General Motors has signed a contract with South Korean freight forwarder Pantos Logistics for the transport of semi-knockdown (SKD) kits of Chevrolet models from the Gunsan plant on the west coast of Korea to its joint venture engine and assembly facility in the Uzbek capital Tashkent. The carmaker is moving kits of the Malibu and Captiva, as well as the Nexia, Cruze, Spark and Matiz.
The contract, subject to an annual bidding process, involves Pantos transferring the SKD kits from South Korea's Busan port via short sea ocean transfer to Vostochy in Russia where they are taken by rail to Sergely in Uzbekistan. The company will use its close links with both the Trans-Siberian Railway and the Trans-China Railroad to move the vehicles.
Shipments began in June and yearly volumes are expected to hit 5,000 FEUs.
The facility in Tashkent, set up with local partner UzAvtosanoat, opened last November for the production of powertrains and SKD assembly. GM has a 52% stake in the venture while UzAvtosanoat has the remaining 48% stake. SKD assembly was moved there to free up production capacity at GM’s joint venture car plant in Asaka.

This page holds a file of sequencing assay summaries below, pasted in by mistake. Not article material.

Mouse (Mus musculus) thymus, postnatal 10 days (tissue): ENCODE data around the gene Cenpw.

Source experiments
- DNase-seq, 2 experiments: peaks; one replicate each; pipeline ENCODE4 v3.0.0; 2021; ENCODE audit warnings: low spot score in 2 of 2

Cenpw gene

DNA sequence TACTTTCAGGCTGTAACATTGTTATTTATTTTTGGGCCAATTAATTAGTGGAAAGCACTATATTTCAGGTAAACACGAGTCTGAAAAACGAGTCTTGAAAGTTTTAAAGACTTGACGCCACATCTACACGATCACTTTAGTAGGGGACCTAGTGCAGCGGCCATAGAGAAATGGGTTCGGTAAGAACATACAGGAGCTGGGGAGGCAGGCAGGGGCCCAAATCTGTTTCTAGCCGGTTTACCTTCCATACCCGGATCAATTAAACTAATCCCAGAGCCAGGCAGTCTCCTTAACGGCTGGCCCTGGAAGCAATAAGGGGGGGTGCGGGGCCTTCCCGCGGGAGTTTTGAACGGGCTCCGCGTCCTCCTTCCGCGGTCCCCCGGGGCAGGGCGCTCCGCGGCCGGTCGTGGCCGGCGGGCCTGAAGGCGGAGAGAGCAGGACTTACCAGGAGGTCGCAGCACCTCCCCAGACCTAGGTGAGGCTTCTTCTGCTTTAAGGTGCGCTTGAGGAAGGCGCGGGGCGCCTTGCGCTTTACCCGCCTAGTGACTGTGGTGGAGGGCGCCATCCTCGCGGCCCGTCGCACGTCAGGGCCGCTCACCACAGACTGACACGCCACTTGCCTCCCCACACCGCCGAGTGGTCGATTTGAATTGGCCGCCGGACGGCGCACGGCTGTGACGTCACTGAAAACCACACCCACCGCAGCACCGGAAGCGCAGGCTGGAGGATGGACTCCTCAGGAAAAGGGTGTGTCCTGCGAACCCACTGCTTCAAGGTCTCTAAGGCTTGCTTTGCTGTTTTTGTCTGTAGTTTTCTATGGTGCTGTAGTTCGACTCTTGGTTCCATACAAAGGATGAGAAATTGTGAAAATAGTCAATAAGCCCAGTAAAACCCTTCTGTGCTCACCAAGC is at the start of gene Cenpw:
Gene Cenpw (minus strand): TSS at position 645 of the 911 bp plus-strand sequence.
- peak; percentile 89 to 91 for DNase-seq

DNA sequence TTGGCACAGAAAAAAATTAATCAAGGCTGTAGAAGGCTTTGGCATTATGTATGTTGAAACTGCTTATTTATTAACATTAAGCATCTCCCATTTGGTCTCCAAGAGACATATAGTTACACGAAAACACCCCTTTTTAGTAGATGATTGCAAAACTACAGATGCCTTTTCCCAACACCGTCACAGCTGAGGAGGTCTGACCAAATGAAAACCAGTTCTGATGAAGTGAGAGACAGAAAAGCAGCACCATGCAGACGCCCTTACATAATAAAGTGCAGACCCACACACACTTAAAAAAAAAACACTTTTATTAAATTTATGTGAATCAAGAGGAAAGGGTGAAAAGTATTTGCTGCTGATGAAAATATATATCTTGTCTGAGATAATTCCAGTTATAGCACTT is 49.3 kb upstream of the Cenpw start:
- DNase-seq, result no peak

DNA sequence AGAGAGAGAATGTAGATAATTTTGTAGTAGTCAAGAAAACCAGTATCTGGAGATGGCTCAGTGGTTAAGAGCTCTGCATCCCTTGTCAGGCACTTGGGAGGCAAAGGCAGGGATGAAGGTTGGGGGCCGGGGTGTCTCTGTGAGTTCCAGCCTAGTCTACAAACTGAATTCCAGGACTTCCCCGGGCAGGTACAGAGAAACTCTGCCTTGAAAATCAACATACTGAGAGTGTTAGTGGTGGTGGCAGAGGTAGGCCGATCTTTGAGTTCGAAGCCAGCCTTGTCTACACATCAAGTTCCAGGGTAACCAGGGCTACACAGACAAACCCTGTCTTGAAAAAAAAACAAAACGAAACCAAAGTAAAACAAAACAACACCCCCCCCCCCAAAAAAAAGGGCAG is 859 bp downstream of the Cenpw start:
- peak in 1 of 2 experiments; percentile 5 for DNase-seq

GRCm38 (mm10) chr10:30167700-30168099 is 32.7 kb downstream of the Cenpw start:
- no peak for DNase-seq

As well as the domestic market, the facilities in Asaka and Tashkent supply vehicles to Russia and neighbouring CIS countries. Last year the Tashkent facility increased sales to Russia by more than 30% on 2010, reaching around 72,000 vehicles, according to the company, though it has seen an 8% drop in sales there in first half of this year.
The deal between GM and Pantos includes the transport of complete knockdowns (CKDs) between Tashkent from factories in Brazil, Mexico, the US and Canada, with shipments having already begun from the US. Further details were unavailable according to a spokesperson for Pantos Logistics.
GM Korea started moving SKD kits to Uzbekistan in 2004 in volumes of 1,000 a month.